By Jonathan Mallon
Genetically Modified Organisms, or GMOs, are not trusted not only by people who care about their health, but those who also care about their impacts on the environment. There are many websites dedicated to stopping the use of GMOs in products, listing all the things that are wrong with them. However, they may already be in our food and many of our food products. According to “Questions & Answers on Food from Genetically Engineered Plants” on the U.S Food and Drug Administration’s website, most GMO plants include “corn, canola, soybean, and cotton,” which are used in many major food and snack products.
While I would still stay away from GMO products, there are two sides to every story, especially the use of GMOs and how much of an impact it has on both human health and the environment.
GMOs are precisely what they sound like. According to the report “20 Questions on Genetically Modified (GM) Foods” by the World Health Organization, GMOs “can be defined as organisms in which the genetic material (DNA) has been altered in a way that does not occur naturally.” GM crops were made to better resist the plant diseases from pests and herbicide resistance, according to the WHO report. The FDA webpage said that “genetically engineered plants were introduced into our food supply in the 1990s.”
|GMO info-graphic (courtesy of FDA)|
It was reported by the Federation of American Scientists that by 2010, over 80 percent of U.S crops, such as soybeans, corn, and even sugar beets, were of genetically modified varieties, and that GM crop cultivation grew “from six countries in 1996 to 25 countries in 2009,” and was “expected to reach 40 countries (mostly in the developing world) by 2015.” Overall, GMOs have been in the U.S for around 20 years, and its use has greatly grown internationally as well.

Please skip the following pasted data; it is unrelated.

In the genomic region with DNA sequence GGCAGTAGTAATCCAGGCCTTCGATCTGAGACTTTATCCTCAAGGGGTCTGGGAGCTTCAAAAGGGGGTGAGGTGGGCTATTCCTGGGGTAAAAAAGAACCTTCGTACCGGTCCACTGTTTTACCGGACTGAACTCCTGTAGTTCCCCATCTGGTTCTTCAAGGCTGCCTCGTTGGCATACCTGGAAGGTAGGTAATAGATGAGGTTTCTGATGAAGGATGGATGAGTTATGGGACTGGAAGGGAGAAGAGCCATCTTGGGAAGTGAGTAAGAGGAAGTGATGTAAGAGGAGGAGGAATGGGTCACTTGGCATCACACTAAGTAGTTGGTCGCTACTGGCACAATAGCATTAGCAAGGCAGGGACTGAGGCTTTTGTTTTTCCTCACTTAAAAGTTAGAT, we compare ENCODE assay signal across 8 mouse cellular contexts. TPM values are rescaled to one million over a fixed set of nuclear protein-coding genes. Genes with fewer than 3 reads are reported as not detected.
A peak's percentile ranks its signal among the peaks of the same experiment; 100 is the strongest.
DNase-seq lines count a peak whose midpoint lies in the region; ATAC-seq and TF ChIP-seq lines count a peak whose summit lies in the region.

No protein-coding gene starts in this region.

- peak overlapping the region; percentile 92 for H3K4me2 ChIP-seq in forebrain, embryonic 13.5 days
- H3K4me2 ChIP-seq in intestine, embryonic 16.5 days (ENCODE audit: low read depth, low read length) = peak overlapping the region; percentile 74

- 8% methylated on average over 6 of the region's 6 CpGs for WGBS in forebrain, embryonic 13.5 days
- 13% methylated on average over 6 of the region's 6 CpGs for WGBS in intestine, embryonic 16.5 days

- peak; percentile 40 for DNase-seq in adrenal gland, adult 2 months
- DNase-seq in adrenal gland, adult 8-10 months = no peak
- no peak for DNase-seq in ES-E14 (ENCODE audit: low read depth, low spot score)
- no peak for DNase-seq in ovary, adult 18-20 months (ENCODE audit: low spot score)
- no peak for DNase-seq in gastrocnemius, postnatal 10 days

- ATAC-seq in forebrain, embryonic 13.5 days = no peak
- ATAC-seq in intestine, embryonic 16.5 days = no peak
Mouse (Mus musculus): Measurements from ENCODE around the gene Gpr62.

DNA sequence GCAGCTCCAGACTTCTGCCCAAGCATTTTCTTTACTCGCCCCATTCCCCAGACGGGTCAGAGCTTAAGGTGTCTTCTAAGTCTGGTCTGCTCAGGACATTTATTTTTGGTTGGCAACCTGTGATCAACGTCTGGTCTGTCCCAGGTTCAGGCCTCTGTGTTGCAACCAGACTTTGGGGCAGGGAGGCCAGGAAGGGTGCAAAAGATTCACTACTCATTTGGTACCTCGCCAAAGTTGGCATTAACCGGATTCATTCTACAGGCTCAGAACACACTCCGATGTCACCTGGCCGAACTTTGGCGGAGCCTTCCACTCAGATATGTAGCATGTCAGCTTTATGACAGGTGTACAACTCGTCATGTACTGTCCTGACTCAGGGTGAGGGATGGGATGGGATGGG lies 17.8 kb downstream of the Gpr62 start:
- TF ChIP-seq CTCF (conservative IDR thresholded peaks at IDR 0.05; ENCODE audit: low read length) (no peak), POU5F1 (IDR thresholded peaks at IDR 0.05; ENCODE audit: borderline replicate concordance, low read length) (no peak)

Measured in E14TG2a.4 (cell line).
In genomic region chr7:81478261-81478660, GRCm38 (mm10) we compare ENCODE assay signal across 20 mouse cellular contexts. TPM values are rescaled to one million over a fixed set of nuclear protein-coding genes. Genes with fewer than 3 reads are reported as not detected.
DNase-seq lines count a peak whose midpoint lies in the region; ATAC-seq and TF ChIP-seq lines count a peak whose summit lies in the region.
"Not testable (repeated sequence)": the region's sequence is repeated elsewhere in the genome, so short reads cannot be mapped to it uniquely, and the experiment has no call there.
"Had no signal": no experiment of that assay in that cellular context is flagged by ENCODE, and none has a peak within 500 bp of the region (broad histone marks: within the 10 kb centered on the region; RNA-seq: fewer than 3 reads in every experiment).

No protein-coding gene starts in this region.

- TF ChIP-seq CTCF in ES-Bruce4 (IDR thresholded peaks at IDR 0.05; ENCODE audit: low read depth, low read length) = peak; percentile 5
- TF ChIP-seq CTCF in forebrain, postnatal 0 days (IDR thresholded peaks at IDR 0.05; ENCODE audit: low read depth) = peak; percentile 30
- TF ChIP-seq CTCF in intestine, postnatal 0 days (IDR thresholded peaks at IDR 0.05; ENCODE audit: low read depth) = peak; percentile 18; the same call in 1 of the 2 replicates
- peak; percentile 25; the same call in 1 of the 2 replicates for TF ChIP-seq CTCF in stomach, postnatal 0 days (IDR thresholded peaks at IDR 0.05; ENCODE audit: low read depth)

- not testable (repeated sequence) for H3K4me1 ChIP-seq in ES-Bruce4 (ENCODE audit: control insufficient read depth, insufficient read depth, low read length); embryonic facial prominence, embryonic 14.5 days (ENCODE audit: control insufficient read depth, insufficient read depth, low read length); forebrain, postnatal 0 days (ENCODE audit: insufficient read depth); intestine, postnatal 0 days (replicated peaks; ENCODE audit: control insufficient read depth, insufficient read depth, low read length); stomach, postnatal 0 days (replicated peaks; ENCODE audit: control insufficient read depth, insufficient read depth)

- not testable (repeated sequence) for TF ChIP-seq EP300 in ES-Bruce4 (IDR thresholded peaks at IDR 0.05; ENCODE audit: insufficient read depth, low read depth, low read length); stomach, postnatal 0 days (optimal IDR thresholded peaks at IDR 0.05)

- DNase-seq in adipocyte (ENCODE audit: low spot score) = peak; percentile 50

The safety of GMO products in the U.S, according to the FDA’s website, is regulated by meeting the same requirements as traditional food. The FDA also said that they encourage GMO developers to consult with them before they take their product to market. This agrees with what the WHO said about GMO safety, which stated that GMO foods and their safety “should be assessed on a case-by-case basis and that it is not possible to make general statements on the safety of all GM foods.” The U.S regulates GMOs by the product, in contrast to the regulation of the process by the European Union, according to an article on GM crops by the Federation of American Scientists.
GMOs mainly benefit farmers with their produce and yields. As stated before, the WHO report explained that the genetic modification of crops allowed them to be more resistant to insects, viruses, and even weeds. This is meant to help reduce the use of insecticides and herbicides on those plants, as well as help “in higher crop yields.” Also, the nutrition content of GMOs are supposed to be unchanged. The FDA said that through their consultation process, GMO foods are “generally as nutritious as foods from comparable traditionally bred plants.”